Monday Morning Minute
In This Issue
A McDonald's [Franchise] Finds Itself Involved in Religious Discrimination Suit
Avoiding Headhunter Fee Disputes
New Jersey Extends Medical Marijuana Protections for Applicants and Employees
Fifth Circuit Holds that District Courts Cannot Automatically Send Notice of FLSA Collective Actions to Employees
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                  July 22, 2019


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The EEOC filed suit in U.S. District Court for the Middle District of Florida, Orlando Division against Chalfont & Associates Group, Inc., owner of multiple McDonald's restaurĀ­ants in Central Florida.

The lawsuit alleges that the Defendant violated federal law when it refused to hire a job applicant who was a practicing Hasidic Jew and would not shave his beard due to his religious beliefs.  Specifically the allegations state that the applicant was hired as a part-time maintenance worker position at a McDonald's in Longwood, Florida but was told that he needed to shave his beard to comply with McDonald's grooming policy. McDonald's grooming policy states "...[a]ll employees must be completely clean shaven." 

However, the applicant told the hiring manager he would not shave his beard due to his religious beliefs. The appliĀ­cant offered to wear a beard net as a solution, but Defendant denied this accommodation.  

This is a good reminder to employers that while grooming standards are not typically per se a religious violation, failure of an employer to grant accommodations for such sincerely held beliefs when the employer becomes aware are indeed an issue.  Employers should also remember that the standard of accommodation for religious beliefs is not the same as that for disability.  Make sure you are familiar with both.  

Should you have further questions or concerns, contact an Attorney at Spognardi Baiocchi.  

In Illinois, it is customary that an employer pay a recruiting agency who successfully placed a candidate with the employer a fee equal to a predetermined percentage of the candidate's annual salary. Unless otherwise specified, such a contract is deemed to be valid for one year.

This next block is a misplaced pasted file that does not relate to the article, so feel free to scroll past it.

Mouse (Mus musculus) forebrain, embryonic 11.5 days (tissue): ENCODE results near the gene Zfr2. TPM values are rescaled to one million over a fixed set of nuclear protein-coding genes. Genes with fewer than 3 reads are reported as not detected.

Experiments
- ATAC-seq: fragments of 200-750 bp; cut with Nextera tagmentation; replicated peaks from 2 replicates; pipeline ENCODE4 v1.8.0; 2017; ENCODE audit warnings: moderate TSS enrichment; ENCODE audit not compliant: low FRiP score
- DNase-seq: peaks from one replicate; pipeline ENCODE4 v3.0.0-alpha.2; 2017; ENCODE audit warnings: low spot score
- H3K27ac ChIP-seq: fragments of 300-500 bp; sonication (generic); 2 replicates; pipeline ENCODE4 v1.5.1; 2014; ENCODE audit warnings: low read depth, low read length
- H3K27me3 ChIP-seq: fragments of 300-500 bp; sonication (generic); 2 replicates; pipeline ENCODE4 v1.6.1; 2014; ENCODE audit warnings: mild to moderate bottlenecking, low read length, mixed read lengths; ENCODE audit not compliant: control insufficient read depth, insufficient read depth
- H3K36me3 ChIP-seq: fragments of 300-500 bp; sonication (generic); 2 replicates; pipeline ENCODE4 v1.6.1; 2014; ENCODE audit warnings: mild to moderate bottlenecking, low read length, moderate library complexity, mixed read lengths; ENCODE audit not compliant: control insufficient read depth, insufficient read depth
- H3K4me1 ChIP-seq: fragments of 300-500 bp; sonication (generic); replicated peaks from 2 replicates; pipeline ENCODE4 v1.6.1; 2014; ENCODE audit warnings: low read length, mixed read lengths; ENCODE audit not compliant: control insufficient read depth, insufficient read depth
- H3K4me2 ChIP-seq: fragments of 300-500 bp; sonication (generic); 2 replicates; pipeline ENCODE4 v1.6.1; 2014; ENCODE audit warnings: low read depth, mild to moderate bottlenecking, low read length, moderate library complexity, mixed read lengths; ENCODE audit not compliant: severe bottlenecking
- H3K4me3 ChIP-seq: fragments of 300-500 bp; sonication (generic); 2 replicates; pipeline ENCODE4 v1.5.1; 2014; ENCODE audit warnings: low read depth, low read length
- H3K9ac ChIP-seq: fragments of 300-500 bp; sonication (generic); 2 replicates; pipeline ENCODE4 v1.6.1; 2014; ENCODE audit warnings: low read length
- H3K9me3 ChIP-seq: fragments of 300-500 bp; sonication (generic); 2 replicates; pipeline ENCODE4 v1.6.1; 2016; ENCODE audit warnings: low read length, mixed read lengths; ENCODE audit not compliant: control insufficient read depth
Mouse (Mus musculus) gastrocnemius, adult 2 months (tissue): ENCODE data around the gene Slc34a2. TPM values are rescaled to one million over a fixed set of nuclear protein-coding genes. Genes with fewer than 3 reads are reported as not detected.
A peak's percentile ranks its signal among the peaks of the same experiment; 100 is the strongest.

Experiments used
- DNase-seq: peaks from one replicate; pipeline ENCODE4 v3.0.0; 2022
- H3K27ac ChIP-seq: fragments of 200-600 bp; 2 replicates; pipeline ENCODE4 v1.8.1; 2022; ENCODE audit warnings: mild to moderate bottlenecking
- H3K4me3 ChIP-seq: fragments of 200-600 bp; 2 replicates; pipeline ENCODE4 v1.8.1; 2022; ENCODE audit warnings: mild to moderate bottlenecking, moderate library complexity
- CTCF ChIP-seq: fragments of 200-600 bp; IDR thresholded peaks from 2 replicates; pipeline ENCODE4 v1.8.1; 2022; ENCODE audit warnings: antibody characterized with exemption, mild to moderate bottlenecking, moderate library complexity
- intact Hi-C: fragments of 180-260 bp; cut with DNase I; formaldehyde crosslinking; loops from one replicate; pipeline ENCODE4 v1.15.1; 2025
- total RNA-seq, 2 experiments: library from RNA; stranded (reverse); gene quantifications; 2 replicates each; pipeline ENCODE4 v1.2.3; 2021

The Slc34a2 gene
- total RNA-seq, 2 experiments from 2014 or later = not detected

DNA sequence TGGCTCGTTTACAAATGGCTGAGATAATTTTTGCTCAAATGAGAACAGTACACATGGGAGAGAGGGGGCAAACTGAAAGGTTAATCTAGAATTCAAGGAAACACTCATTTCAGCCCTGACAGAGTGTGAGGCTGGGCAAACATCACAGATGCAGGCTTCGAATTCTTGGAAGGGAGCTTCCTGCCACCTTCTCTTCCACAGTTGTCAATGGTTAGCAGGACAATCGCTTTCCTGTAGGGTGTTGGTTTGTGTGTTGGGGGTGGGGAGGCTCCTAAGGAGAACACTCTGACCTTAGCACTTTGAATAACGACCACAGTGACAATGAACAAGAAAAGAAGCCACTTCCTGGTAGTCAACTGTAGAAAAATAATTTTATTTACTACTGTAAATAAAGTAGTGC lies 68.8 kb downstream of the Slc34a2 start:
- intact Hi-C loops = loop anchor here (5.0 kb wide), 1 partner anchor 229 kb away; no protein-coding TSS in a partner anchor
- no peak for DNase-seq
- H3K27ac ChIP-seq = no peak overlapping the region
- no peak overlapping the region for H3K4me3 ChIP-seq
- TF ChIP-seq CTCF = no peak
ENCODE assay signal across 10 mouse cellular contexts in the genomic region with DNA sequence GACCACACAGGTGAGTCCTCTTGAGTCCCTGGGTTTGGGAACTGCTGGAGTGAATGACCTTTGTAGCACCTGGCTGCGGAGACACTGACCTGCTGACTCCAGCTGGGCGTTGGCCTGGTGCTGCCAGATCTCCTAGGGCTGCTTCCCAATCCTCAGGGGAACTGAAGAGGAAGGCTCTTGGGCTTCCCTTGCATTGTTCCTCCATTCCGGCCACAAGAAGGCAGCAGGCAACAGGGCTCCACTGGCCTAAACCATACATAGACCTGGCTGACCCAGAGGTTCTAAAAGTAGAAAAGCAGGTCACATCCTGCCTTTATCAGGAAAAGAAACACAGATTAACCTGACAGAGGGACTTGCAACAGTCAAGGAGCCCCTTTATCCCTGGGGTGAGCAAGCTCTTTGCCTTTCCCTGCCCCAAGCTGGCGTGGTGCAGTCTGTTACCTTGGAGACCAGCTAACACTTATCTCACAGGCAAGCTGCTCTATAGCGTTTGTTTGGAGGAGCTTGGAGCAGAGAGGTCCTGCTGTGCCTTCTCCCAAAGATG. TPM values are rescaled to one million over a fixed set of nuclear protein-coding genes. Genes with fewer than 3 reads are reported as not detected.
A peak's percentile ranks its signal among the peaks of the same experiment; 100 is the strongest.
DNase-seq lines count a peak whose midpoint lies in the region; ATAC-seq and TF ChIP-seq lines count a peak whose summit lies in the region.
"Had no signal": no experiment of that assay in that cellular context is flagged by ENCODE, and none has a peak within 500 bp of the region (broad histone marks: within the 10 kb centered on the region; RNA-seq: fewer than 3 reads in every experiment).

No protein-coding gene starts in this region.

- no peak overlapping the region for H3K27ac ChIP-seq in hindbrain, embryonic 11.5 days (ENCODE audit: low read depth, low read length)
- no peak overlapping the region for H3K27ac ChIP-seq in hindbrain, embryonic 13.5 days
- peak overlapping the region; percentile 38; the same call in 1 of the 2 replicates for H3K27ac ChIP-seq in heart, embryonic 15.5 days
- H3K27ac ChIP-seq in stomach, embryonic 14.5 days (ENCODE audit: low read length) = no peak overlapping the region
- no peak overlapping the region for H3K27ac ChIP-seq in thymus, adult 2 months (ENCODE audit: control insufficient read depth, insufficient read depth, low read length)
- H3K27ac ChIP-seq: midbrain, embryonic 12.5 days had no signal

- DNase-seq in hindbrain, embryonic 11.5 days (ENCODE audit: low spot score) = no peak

To be entitled to the recruiting fee, it is essential that the recruiting agency show they are the "motivating force" behind the placement. To be considered the motivating force, at a minimum, one of the four criteria must be met 1) the agency must have discussed the applicant with the employer; 2) the employer must have agreed to interview the applicant; 3) the applicant must have agreed to interview with the employer; and 4) the agency or the employer must have set the arrangements in motion for the interview.
Often a dispute arises where two recruiting agencies seek a recruitment fee for placing the same candidate. Employers should only use one recruiting agency to avoid a dispute over who is entitled to a recruitment fee. In addition, employers should communicate that they are working with one agency exclusively and refuse to look at unsolicited resumes from other recruitment agencies.            
Contact Spognardi Baiocchi if you need help with your recruitment management efforts. 

On July 2, New Jersey Governor Phil Murphy signed the Jake Honig Compassionate Use Medical Cannabis Act into law, which significantly amended and expanded the New Jersey Compassionate Use Medical Marijuana Act ("Act").  The new provisions and amendments to this Act become effective immediately.  Therefore  employers affected should immediately review and update any policies and handbooks for operational and written compliance.

Under the amendment to the Act, some of the more relevant provisions include: